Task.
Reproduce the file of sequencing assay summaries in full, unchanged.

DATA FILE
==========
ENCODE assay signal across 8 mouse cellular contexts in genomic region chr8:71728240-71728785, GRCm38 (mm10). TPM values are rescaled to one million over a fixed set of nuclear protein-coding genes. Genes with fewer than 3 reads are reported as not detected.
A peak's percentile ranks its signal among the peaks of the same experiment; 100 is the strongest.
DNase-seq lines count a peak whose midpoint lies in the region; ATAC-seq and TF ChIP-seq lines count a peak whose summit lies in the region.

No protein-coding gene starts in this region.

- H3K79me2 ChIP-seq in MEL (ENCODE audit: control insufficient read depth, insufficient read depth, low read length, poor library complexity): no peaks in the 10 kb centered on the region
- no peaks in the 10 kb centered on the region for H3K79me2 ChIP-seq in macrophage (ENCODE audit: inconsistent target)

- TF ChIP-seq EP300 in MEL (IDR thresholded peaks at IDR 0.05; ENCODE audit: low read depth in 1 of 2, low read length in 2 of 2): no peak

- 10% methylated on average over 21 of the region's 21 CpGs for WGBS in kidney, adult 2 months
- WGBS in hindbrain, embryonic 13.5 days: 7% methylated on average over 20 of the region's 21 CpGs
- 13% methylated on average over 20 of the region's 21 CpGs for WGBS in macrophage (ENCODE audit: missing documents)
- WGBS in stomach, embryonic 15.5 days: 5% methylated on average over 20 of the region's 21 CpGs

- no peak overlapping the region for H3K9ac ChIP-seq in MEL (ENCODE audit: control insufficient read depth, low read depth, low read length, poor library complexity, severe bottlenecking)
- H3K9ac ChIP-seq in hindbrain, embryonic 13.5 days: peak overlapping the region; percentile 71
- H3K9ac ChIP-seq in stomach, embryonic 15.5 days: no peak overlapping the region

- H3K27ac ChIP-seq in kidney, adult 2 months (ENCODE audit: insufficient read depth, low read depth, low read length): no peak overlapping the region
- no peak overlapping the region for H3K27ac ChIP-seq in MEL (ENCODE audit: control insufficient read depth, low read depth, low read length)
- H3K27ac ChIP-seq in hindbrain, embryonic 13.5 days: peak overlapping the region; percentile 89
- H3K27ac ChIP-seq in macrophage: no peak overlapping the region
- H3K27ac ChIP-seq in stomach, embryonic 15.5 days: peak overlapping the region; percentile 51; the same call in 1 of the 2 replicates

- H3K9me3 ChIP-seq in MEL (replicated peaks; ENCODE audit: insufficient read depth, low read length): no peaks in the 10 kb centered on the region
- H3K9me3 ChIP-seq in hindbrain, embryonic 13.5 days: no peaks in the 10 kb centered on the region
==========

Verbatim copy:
ENCODE assay signal across 8 mouse cellular contexts in genomic region chr8:71728240-71728785, GRCm38 (mm10). TPM values are rescaled to one million over a fixed set of nuclear protein-coding genes. Genes with fewer than 3 reads are reported as not detected.
A peak's percentile ranks its signal among the peaks of the same experiment; 100 is the strongest.
DNase-seq lines count a peak whose midpoint lies in the region; ATAC-seq and TF ChIP-seq lines count a peak whose summit lies in the region.

No protein-coding gene starts in this region.

- H3K79me2 ChIP-seq in MEL (ENCODE audit: control insufficient read depth, insufficient read depth, low read length, poor library complexity): no peaks in the 10 kb centered on the region
- no peaks in the 10 kb centered on the region for H3K79me2 ChIP-seq in macrophage (ENCODE audit: inconsistent target)

- TF ChIP-seq EP300 in MEL (IDR thresholded peaks at IDR 0.05; ENCODE audit: low read depth in 1 of 2, low read length in 2 of 2): no peak

- 10% methylated on average over 21 of the region's 21 CpGs for WGBS in kidney, adult 2 months
- WGBS in hindbrain, embryonic 13.5 days: 7% methylated on average over 20 of the region's 21 CpGs
- 13% methylated on average over 20 of the region's 21 CpGs for WGBS in macrophage (ENCODE audit: missing documents)
- WGBS in stomach, embryonic 15.5 days: 5% methylated on average over 20 of the region's 21 CpGs

- no peak overlapping the region for H3K9ac ChIP-seq in MEL (ENCODE audit: control insufficient read depth, low read depth, low read length, poor library complexity, severe bottlenecking)
- H3K9ac ChIP-seq in hindbrain, embryonic 13.5 days: peak overlapping the region; percentile 71
- H3K9ac ChIP-seq in stomach, embryonic 15.5 days: no peak overlapping the region

- H3K27ac ChIP-seq in kidney, adult 2 months (ENCODE audit: insufficient read depth, low read depth, low read length): no peak overlapping the region
- no peak overlapping the region for H3K27ac ChIP-seq in MEL (ENCODE audit: control insufficient read depth, low read depth, low read length)
- H3K27ac ChIP-seq in hindbrain, embryonic 13.5 days: peak overlapping the region; percentile 89
- H3K27ac ChIP-seq in macrophage: no peak overlapping the region
- H3K27ac ChIP-seq in stomach, embryonic 15.5 days: peak overlapping the region; percentile 51; the same call in 1 of the 2 replicates

- H3K9me3 ChIP-seq in MEL (replicated peaks; ENCODE audit: insufficient read depth, low read length): no peaks in the 10 kb centered on the region
- H3K9me3 ChIP-seq in hindbrain, embryonic 13.5 days: no peaks in the 10 kb centered on the region